EU for Turkish elections: serious possibility of Erdogan’s defeat – Better but not rosy, with the victory of Kilicdaroglu

EU for Turkish elections: serious possibility of Erdogan’s defeat – Better but not rosy, with the victory of Kilicdaroglu

With the secret hope that a change of government in Turkey will restore the rule of law, Brussels is eagerly awaiting the results of the Turkish elections.

After two decades of Recep Tayyip Erdogan’s stay in power, first as Prime Minister and then as President, in Brussels they are taking the scenario of political change in the country seriously and no one is displeased. Exactly the opposite.

“The main expectation of Western countries in the event of a victory for the opposition would be the realization of its commitment to restore the principle of the rule of law. A second expectation would be the recovery of the Turkish economy, which will make it possible to exploit the enormous possibilities for cooperation with the EU,” Mark Pierini, scientific associate at the Carnegie Europe Institute and former EU ambassador to Ankara, told APE-MEP.

Optimism in the EU for a more constructive attitude of Turkey towards NATO and the Eastern Mediterranean with Kilicdaroglu

However, the key question is whether Turkey’s position can now change economically and socio-politically and return to its Kemalist past, even if Erdogan loses the election after 20 years in politics. Mark Pierini recalls that “Turkey has changed profoundly over the past 20 years: its infrastructure has been modernized, its industry has developed, its armed forces have been strengthened, its economic relations have diversified. These developments will not disappear with the elections. What can be done if the opposition wins the elections is above all a return to the rule of law, major economic reforms and more peaceful diplomacy.”

What will rise for Turkey with the victory of Erdogan or Kilicdaroglu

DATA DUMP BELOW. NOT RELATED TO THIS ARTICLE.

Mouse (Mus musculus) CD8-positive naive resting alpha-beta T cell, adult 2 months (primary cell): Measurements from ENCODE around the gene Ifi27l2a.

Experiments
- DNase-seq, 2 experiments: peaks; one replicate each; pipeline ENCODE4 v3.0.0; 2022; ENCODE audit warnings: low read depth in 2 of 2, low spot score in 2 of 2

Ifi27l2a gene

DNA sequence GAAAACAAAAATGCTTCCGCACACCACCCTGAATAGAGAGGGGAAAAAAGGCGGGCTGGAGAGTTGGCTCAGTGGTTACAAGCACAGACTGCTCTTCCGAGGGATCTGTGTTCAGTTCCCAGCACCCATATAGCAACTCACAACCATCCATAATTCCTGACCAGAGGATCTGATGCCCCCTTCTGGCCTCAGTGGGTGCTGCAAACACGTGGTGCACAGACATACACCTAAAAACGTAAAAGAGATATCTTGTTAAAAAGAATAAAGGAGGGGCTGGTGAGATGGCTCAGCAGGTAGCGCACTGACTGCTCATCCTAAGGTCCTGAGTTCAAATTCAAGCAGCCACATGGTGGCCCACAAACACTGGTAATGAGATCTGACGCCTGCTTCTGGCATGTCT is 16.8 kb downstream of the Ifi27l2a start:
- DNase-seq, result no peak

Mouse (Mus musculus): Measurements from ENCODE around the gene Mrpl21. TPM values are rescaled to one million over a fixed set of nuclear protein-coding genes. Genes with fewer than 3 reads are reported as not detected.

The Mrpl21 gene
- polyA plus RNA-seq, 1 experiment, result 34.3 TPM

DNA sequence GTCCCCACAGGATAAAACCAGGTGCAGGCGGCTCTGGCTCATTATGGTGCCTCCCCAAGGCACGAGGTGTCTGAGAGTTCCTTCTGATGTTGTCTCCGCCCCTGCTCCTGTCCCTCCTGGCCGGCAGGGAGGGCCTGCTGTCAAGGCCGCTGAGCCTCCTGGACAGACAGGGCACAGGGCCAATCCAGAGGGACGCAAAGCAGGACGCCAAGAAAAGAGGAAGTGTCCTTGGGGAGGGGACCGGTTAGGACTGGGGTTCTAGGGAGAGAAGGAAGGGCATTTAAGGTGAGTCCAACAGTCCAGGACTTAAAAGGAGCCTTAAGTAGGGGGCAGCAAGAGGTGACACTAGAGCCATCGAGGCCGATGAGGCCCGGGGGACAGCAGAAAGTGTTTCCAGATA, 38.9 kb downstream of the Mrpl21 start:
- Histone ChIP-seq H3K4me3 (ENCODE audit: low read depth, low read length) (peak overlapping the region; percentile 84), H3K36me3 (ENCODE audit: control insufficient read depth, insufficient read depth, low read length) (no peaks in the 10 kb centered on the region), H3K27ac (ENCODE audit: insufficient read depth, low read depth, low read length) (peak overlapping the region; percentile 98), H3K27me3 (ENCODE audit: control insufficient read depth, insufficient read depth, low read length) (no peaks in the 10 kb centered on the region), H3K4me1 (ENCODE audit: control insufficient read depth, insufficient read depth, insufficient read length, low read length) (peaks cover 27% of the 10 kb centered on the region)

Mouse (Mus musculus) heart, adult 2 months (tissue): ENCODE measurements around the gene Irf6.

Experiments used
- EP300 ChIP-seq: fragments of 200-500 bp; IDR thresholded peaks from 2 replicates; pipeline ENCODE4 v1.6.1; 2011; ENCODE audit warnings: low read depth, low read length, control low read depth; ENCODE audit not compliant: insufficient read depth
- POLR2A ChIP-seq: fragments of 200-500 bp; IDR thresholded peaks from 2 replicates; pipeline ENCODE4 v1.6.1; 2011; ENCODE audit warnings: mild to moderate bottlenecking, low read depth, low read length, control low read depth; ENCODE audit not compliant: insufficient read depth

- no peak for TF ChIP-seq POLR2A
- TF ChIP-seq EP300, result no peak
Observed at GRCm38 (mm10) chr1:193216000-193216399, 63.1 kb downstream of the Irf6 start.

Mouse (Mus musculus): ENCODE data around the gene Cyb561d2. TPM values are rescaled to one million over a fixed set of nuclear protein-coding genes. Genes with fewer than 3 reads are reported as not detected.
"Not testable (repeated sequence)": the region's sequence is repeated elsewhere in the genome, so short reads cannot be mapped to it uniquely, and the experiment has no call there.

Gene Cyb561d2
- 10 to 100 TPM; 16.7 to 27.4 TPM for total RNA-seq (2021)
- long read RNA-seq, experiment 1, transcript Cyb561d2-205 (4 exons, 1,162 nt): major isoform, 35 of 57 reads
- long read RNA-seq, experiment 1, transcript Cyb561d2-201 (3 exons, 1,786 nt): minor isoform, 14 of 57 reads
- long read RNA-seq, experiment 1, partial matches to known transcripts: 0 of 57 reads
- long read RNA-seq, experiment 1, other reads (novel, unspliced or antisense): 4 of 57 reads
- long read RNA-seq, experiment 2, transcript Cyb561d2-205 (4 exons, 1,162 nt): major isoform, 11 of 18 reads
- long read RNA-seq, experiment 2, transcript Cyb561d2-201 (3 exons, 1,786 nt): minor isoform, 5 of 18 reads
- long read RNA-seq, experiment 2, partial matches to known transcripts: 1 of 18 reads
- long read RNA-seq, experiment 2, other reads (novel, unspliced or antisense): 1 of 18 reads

Could Greece and Turkey reconcile after the elections? -Analysis of Al Jazeera

“However, even in the event of Kemal Kilindaroglu’s victory, the EU countries do not neglect the difficulties,” said a European diplomat who confided in the APE-MEP. Because everyone knows that “Kilindaroglu, if he wins, will lead a fragile coalition and will have to manage an economy in poor condition”. They know that with Kilindaroglu things will be a bit better, but they won’t be rosy, and the frosty relations between the EU and Turkey certainly cannot change drastically overnight. On the contrary, optimism prevails in the case of the victory of Kilindaroglu for the rapid accession of Sweden to NATO. Moreover, the possibility of a change of government reasonably justifies the hopes in the West of a more constructive attitude from Turkey and in terms of regional stability in the eastern Mediterranean, where Erdogan’s attitude has caused great tension these recent years (Cyprus, Greece, Israel, Egypt).

Erdogan’s approach also ‘irritates’ allies

Within the EU, they now realize the serious possibility of a defeat for the Islamic-conservative leader, with whom there has been no lack of tension in recent years. After the constitutional reform which strengthened the powers of the Turkish President and weakened the rule of law, EU-Turkey relations gradually deteriorated, leading to the suspension of the accession negotiations started in 2005 in 2018. The controversies multiplied, verbally culminating in Erdogan’s statement against the Netherlands and Germany with references to the Nazis and calling French President Emmanuel Macron a “psychopath”.